Economy

The recent bankruptcy of Murray Energy is likely to significantly increase the debt of a struggling federal trust fund that supports disabled miners’ health care expenses. 

According to court filings, Murray Energy could be responsible for as much as $155 million under the Black Lung Act and general workers’ compensation, but testimony from the Government Accountability Office shows that the company only offered $1.1 million in collateral to the Black Lung Disability Trust Fund. That means the struggling fund will likely have to take on at least some of that liability. 

The federal fund was established in 1978 to provide monthly stipends and health care coverage for miners disabled by black lung, a preventable and progressive workplace disease. The fund, which is supported by a per-ton tax on coal companies, currently covers expenses for some 25,000 miners and their dependents, and is expected to be $15 billion in debt by 2050. Last year, Congress failed to extend a higher per-ton tax rate, increasing the strain on the fund. 

A spokesperson for Senate Majority Leader Mitch McConnell of Kentucky said in an email to the ReSource, “While the temporary, higher tax expired last year, current benefits for our impacted miners and their families have been maintained. Senator McConnell will continue to ensure these important benefits are maintained. Additionally he will continue working on the many ways to help coal miners and the clinics that serve them across Kentucky.”

If the fund becomes insolvent, it may be bailed out by the Treasury’s general fund, effectively transferring the burden of caring for disabled miners from the industry that caused the illnesses to American taxpayers. 

“History shows that miners and their families will be forced to pay the price in the form of reduced eligibility for benefits if Congress allows the Black Lung Disability Trust Fund to sink deeper into debt,” Rep. Bobby Scott, chairman of the House Ed and Labor committee, said in a hearing this summer. Given the recent rise in the most severe form of black lung disease, Congress must take action to secure future benefits and health care for disabled miners.”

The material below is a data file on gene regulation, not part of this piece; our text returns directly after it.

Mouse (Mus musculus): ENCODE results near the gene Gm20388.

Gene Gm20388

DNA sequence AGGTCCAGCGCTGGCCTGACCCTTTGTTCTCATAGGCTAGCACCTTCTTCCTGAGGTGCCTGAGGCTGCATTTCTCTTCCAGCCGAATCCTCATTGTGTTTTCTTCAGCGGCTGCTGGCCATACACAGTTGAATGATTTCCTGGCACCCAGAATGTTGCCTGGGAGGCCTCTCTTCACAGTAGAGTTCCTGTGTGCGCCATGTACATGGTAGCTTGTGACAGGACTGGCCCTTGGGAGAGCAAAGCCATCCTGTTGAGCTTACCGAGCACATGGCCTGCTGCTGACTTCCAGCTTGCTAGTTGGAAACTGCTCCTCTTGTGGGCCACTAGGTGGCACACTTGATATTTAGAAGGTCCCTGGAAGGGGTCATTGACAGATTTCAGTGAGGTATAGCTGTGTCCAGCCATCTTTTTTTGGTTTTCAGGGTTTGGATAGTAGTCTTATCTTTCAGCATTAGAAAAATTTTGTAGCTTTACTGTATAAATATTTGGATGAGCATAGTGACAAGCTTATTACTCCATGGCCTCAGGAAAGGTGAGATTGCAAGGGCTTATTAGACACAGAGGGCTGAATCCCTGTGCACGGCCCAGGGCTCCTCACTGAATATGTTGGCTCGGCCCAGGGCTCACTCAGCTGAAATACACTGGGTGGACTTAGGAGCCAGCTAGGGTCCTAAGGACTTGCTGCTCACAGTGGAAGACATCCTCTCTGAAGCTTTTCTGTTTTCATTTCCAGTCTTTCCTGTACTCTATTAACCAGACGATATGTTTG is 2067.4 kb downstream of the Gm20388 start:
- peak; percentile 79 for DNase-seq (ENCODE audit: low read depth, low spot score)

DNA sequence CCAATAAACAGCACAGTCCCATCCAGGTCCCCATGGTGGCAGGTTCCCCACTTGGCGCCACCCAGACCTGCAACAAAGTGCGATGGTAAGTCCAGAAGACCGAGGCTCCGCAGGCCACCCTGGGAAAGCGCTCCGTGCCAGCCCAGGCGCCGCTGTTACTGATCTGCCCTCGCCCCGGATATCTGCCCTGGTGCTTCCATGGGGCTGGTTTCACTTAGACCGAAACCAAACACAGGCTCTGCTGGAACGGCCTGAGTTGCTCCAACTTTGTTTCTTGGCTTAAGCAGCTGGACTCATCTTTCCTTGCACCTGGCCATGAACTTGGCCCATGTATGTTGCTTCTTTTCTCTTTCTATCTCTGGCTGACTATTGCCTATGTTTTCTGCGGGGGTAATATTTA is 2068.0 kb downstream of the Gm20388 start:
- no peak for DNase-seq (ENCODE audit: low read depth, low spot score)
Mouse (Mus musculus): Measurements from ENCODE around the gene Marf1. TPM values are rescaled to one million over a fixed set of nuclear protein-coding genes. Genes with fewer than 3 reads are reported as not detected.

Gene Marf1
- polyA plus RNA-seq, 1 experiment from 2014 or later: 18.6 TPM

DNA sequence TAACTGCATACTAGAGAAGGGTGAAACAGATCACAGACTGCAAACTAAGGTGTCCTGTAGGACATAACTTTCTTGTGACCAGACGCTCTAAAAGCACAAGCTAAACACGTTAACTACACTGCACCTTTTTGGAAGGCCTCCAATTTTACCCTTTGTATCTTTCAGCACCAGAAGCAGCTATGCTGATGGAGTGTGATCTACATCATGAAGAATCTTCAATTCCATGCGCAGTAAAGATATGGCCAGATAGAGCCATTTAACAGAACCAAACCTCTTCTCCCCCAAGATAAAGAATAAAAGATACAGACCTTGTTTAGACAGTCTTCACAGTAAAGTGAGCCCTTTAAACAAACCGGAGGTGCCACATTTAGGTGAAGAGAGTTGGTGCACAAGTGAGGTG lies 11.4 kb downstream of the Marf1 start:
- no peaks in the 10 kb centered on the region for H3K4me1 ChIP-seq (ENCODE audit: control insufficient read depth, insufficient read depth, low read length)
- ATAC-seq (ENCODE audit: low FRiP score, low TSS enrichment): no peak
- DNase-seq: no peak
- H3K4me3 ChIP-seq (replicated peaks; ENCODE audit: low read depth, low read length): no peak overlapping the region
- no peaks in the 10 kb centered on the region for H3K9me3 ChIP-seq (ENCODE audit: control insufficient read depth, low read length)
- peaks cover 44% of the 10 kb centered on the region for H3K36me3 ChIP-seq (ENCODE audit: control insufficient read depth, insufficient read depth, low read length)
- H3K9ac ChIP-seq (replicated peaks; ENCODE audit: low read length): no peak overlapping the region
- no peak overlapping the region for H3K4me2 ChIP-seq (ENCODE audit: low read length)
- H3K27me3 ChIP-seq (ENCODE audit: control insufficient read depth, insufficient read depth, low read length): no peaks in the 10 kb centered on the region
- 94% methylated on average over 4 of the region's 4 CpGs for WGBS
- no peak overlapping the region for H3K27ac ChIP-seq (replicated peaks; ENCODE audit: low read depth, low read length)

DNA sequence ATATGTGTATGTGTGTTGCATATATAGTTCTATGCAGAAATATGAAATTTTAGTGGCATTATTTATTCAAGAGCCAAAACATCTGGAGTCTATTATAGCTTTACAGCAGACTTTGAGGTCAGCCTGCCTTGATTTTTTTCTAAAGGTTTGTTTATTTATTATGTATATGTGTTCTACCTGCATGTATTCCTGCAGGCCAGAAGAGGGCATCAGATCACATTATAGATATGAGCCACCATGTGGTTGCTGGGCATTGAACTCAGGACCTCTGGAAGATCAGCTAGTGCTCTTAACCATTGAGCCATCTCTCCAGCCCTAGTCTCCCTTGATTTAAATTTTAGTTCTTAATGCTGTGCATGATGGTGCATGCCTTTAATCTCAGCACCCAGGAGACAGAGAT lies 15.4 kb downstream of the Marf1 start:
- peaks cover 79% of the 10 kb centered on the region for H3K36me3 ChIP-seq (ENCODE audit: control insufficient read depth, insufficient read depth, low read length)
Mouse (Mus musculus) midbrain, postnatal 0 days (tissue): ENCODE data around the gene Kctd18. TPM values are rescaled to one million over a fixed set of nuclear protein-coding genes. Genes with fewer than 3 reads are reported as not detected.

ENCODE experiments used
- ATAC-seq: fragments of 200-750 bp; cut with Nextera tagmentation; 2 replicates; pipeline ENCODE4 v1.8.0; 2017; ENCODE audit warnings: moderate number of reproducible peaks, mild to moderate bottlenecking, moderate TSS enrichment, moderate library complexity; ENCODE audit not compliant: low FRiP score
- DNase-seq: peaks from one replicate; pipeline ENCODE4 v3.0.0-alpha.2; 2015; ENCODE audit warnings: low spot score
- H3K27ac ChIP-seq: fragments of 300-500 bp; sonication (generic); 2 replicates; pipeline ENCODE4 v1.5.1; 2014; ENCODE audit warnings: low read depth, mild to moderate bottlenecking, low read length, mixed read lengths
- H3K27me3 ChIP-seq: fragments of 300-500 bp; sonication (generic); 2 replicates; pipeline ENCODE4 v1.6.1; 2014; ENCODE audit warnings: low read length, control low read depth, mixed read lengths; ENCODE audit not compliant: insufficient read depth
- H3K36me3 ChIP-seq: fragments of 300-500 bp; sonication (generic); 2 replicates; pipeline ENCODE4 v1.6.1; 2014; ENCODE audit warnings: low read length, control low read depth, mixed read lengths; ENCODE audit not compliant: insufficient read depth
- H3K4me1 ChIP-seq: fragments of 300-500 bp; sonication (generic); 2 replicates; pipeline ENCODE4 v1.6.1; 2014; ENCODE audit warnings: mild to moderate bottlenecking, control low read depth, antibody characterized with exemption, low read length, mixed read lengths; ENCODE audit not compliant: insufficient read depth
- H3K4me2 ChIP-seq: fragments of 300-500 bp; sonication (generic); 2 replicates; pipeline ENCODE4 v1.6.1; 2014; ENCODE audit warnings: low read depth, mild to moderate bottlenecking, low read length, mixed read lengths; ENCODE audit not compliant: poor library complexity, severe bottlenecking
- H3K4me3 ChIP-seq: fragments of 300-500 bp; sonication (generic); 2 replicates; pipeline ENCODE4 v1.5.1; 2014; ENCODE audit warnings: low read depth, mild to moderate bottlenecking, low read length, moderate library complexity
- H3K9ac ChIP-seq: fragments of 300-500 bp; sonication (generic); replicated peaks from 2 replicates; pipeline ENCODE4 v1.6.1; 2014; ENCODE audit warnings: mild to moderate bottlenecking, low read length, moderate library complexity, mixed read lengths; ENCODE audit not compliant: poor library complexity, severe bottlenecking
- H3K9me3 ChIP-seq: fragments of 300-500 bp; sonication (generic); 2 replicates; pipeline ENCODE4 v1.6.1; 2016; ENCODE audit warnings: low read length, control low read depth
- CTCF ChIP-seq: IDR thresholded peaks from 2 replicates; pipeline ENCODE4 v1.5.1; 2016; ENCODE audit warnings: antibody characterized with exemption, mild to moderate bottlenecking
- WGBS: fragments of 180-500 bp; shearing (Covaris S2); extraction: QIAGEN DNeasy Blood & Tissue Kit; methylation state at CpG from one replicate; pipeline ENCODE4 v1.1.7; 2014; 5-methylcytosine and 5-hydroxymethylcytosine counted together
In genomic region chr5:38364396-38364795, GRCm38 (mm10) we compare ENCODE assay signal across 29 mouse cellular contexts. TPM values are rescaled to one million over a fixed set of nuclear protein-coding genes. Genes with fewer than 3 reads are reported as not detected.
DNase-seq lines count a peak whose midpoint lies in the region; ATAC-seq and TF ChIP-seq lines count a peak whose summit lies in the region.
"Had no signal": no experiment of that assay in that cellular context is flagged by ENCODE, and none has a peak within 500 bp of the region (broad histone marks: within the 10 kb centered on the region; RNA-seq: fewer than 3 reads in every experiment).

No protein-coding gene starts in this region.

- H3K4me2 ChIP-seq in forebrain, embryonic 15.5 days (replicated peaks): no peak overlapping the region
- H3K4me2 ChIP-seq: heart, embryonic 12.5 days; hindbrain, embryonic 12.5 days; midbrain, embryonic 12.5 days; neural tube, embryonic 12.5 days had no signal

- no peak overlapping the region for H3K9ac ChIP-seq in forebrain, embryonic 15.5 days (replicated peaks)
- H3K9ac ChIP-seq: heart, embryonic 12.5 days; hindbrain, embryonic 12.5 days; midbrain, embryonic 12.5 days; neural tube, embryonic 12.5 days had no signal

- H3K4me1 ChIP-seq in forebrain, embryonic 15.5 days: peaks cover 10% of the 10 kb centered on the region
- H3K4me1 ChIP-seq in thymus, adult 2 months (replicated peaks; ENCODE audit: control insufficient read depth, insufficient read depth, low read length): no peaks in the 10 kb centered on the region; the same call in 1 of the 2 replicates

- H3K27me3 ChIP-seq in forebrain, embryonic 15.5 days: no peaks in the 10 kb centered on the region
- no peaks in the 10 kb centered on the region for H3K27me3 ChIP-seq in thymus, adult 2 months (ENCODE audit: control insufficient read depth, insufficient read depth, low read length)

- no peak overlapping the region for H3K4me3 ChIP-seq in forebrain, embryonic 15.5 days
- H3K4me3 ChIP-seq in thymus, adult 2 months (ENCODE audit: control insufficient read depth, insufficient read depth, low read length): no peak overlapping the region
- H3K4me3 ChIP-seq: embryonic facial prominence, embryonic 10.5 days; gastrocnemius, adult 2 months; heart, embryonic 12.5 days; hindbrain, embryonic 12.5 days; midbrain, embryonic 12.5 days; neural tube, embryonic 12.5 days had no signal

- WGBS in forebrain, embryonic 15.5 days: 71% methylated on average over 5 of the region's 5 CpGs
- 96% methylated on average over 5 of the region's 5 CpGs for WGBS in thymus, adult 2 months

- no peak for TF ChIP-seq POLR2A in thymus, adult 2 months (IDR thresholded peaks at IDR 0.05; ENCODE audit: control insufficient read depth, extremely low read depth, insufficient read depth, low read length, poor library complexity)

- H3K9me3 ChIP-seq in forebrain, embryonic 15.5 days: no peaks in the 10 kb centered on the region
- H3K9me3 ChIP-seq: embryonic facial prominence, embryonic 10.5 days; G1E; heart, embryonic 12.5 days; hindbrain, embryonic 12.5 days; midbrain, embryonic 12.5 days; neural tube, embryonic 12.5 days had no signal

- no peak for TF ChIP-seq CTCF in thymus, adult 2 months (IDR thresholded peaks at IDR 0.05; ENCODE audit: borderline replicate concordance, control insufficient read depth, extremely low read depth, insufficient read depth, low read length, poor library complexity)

A spokesperson for Murray Energy did not respond to a request for comment for this article, but in court filings, newly appointed Chief Executive Officer of Holdings Robert Moore said, “Although Murray has been able to outlast many of its competitors, mounting debt and legacy liability expenses have become too heavy of a burden to sustain under current industry conditions.”

According to recent testimony from the Government Accountability Office, there were 22 self-insured active coal operators as of June 2019. Only 10 of those had provided estimates for their total unfunded liability to the trust fund — that is, the potential debt that could be transferred to the federal government if the company filed for bankruptcy.

“An estimated black lung liability of over $310 million has been transferred to the trust fund from insolvent coal operators,” said GAO Director of Education, Workforce and Income Security Cindy Brown Barnes. “In addition to those liabilities being transferred, there’s also the beneficiaries that have come along with that. There’s been over 1500 beneficiaries that have been transferred to the trust fund as a result of the companies that we looked at from 2014 to 2016.” 

Brown Barnes could not confirm how much, if any, liability from Murray Energy would be transferred to the fund.  

“Just because a company is bankrupt, it doesn’t necessarily mean that the liabilities are going to be transferred to the trust fund,” Brown Barnes cautioned. “There’s one liability at the time of bankruptcy and then another liability that gets transferred to the fund. It’s not a one-to-one.”

A report further detailing that unfunded liability, and its implications for the solvency of the trust fund, is expected early next year. 

A Larger Pattern

As of October 29, Murray reported approximately $2.7 billion in funded debt and over $8 billion in actual or potential legacy liability obligations under pension and benefit plans, including the black lung trust fund. As Murray’s numerous secured creditors vie to recoup as much of their debts as they can, it is likely that there won’t be money left over to pay back environmental, retiree and health care debts. 

“When you have this pattern of a large company spinning off its least productive assets and loading those assets with obligations that it obviously doesn’t want to pay, it seems to look like it’s a strategy,” said Josh Macey, an assistant visiting professor at Cornell University. 

Macey is a co-author of a recent article in the Stanford Law Review titled, “Bankruptcy as Bailout: Coal Company Insolvency and the Erosion of Federal Law.” In that paper, Macey and his co-author found that since 2012, four of the nation’s largest coal producers used bankruptcy to discharge roughly $3.2 billion in retiree benefits and $1.9 billion in environmental debts, as well as $5.2 billion in other regulatory obligations. Those numbers were current as of April 2019, before the high-profile bankruptcies of Blackjewel, Blackhawk, and Murray Energy. 

Macey said Murray took a slightly different tack than other companies in similar positions. Rather than spinning off unprofitable assets into new companies that were designed to fail, Macey said, “Murray went about snatching [assets] up at a pretty frenzied pace, because it was able to in that way pledge more assets as collateral and give its own creditors tons and tons of collateral that ensured they, too, would be paid before miners and the environment.”